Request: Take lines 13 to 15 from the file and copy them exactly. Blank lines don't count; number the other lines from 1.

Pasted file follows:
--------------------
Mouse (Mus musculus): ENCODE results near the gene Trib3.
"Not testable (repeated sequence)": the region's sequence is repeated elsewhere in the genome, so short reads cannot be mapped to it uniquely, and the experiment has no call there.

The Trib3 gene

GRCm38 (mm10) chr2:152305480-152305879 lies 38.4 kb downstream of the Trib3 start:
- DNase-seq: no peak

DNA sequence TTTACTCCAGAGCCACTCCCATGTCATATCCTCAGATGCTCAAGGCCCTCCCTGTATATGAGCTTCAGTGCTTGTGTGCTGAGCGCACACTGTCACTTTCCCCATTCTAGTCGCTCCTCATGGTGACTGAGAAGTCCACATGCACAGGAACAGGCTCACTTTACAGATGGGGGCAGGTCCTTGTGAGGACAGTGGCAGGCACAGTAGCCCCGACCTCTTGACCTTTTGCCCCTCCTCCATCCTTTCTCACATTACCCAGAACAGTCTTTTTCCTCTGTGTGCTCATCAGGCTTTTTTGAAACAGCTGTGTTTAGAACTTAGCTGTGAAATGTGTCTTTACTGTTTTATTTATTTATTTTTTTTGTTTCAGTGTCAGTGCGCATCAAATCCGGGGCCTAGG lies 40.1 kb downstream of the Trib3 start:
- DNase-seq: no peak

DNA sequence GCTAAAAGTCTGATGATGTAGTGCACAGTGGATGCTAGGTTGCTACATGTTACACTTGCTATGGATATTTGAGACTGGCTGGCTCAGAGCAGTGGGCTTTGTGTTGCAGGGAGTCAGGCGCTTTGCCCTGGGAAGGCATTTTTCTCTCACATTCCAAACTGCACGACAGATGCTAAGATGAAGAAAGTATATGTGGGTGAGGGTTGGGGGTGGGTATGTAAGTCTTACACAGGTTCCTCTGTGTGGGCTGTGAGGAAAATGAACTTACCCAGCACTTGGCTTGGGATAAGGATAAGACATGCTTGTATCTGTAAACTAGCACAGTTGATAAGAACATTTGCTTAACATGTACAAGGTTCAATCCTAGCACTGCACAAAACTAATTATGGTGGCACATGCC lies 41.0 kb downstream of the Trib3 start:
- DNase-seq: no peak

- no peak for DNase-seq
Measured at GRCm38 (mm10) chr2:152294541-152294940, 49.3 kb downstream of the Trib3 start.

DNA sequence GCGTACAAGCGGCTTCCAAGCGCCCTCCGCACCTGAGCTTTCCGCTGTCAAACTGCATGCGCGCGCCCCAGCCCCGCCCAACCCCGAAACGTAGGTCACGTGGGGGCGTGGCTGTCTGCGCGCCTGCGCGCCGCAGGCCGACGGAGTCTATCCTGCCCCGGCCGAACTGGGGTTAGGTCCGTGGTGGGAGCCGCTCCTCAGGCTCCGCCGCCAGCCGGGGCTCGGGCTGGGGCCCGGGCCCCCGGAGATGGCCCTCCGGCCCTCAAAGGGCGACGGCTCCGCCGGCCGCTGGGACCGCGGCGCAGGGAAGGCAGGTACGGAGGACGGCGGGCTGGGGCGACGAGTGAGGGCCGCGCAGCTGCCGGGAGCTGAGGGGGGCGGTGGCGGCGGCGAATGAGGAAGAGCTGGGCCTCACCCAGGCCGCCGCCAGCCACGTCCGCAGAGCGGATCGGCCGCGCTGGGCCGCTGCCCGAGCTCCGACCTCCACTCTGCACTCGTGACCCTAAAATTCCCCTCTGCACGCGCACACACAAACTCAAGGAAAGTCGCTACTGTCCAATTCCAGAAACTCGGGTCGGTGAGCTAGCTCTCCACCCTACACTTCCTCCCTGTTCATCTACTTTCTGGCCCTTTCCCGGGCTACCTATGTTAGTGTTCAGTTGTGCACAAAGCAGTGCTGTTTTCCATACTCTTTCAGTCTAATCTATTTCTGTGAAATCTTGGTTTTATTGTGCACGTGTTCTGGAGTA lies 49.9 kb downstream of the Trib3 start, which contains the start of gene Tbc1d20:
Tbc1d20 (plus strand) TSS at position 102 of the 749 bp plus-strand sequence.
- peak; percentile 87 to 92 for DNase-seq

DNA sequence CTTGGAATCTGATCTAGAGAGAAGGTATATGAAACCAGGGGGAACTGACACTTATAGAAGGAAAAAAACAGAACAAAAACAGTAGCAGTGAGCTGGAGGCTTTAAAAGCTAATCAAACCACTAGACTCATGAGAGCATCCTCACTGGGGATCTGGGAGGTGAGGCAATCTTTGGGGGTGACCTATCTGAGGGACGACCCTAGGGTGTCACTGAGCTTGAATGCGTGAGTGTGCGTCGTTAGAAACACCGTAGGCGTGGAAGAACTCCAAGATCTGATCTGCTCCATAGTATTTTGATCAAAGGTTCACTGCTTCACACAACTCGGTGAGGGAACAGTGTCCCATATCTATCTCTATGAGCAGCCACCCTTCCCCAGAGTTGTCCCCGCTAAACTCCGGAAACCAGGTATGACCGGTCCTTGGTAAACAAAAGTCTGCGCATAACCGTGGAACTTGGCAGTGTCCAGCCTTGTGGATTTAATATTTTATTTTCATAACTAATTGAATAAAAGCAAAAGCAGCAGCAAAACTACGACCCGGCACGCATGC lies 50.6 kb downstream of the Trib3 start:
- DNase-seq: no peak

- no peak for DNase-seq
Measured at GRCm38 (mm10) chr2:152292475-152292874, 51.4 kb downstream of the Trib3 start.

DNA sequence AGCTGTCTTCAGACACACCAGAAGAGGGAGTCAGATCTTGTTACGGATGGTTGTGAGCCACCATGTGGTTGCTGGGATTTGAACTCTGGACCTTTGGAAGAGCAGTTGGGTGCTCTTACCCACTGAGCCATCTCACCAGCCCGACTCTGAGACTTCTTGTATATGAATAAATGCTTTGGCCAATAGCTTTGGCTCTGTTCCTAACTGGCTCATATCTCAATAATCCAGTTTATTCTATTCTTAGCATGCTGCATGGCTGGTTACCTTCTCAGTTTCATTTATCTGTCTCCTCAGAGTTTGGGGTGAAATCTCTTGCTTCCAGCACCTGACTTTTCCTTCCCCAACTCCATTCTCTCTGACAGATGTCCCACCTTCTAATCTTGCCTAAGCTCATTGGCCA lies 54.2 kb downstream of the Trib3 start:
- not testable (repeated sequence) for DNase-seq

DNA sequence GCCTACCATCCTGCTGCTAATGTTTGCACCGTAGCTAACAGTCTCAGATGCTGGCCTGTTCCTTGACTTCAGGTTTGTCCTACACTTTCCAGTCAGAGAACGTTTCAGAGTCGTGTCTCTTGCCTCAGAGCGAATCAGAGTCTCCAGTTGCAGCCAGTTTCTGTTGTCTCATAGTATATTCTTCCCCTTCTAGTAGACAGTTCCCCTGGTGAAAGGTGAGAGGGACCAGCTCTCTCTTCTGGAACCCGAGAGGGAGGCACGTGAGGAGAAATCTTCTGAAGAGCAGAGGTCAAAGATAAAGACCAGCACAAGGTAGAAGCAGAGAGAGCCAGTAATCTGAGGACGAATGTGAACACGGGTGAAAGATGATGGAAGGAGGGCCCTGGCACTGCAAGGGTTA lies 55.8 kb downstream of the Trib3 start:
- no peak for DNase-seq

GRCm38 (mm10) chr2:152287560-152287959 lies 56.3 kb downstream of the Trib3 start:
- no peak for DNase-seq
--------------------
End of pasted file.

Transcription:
Tbc1d20 (plus strand) TSS at position 102 of the 749 bp plus-strand sequence.
- peak; percentile 87 to 92 for DNase-seq

DNA sequence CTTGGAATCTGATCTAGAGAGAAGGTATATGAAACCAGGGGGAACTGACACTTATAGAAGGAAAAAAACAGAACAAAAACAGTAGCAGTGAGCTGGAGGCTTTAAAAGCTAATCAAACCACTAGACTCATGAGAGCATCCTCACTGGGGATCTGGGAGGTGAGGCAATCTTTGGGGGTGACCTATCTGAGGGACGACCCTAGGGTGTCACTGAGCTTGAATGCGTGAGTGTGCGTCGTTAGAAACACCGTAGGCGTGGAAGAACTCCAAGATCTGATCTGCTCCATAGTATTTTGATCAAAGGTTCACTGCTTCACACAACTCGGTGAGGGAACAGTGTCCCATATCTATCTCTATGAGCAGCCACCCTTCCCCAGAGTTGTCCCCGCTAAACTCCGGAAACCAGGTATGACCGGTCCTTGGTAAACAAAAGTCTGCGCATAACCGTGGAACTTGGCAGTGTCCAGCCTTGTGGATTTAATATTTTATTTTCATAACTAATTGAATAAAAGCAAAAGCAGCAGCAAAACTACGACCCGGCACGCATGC lies 50.6 kb downstream of the Trib3 start: